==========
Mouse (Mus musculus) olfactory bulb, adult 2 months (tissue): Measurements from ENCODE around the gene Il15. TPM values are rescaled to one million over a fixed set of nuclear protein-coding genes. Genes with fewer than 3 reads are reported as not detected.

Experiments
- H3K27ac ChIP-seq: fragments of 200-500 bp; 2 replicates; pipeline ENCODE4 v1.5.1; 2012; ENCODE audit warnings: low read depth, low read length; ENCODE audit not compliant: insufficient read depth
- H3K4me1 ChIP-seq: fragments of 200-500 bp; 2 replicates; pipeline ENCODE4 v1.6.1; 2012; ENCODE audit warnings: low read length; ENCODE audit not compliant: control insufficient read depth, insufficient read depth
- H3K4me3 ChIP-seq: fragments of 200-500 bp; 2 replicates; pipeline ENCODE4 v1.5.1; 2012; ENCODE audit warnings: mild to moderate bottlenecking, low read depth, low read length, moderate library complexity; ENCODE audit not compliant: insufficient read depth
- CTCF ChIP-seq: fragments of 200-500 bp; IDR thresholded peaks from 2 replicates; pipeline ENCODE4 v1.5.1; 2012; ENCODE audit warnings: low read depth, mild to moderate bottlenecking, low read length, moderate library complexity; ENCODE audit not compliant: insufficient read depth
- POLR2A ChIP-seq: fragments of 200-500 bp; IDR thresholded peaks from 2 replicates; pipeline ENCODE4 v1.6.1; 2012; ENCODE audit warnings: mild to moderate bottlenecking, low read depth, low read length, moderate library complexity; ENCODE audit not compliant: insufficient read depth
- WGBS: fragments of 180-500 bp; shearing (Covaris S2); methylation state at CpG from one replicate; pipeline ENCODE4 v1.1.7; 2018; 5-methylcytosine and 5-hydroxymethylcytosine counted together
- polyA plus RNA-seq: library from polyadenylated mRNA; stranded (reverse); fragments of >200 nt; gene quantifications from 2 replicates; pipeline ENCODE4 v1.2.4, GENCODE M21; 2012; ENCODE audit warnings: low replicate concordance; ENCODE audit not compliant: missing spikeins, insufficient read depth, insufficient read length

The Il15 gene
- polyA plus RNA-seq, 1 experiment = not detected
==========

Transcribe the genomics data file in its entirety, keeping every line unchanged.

Mouse (Mus musculus) olfactory bulb, adult 2 months (tissue): Measurements from ENCODE around the gene Il15. TPM values are rescaled to one million over a fixed set of nuclear protein-coding genes. Genes with fewer than 3 reads are reported as not detected.

Experiments
- H3K27ac ChIP-seq: fragments of 200-500 bp; 2 replicates; pipeline ENCODE4 v1.5.1; 2012; ENCODE audit warnings: low read depth, low read length; ENCODE audit not compliant: insufficient read depth
- H3K4me1 ChIP-seq: fragments of 200-500 bp; 2 replicates; pipeline ENCODE4 v1.6.1; 2012; ENCODE audit warnings: low read length; ENCODE audit not compliant: control insufficient read depth, insufficient read depth
- H3K4me3 ChIP-seq: fragments of 200-500 bp; 2 replicates; pipeline ENCODE4 v1.5.1; 2012; ENCODE audit warnings: mild to moderate bottlenecking, low read depth, low read length, moderate library complexity; ENCODE audit not compliant: insufficient read depth
- CTCF ChIP-seq: fragments of 200-500 bp; IDR thresholded peaks from 2 replicates; pipeline ENCODE4 v1.5.1; 2012; ENCODE audit warnings: low read depth, mild to moderate bottlenecking, low read length, moderate library complexity; ENCODE audit not compliant: insufficient read depth
- POLR2A ChIP-seq: fragments of 200-500 bp; IDR thresholded peaks from 2 replicates; pipeline ENCODE4 v1.6.1; 2012; ENCODE audit warnings: mild to moderate bottlenecking, low read depth, low read length, moderate library complexity; ENCODE audit not compliant: insufficient read depth
- WGBS: fragments of 180-500 bp; shearing (Covaris S2); methylation state at CpG from one replicate; pipeline ENCODE4 v1.1.7; 2018; 5-methylcytosine and 5-hydroxymethylcytosine counted together
- polyA plus RNA-seq: library from polyadenylated mRNA; stranded (reverse); fragments of >200 nt; gene quantifications from 2 replicates; pipeline ENCODE4 v1.2.4, GENCODE M21; 2012; ENCODE audit warnings: low replicate concordance; ENCODE audit not compliant: missing spikeins, insufficient read depth, insufficient read length

The Il15 gene
- polyA plus RNA-seq, 1 experiment = not detected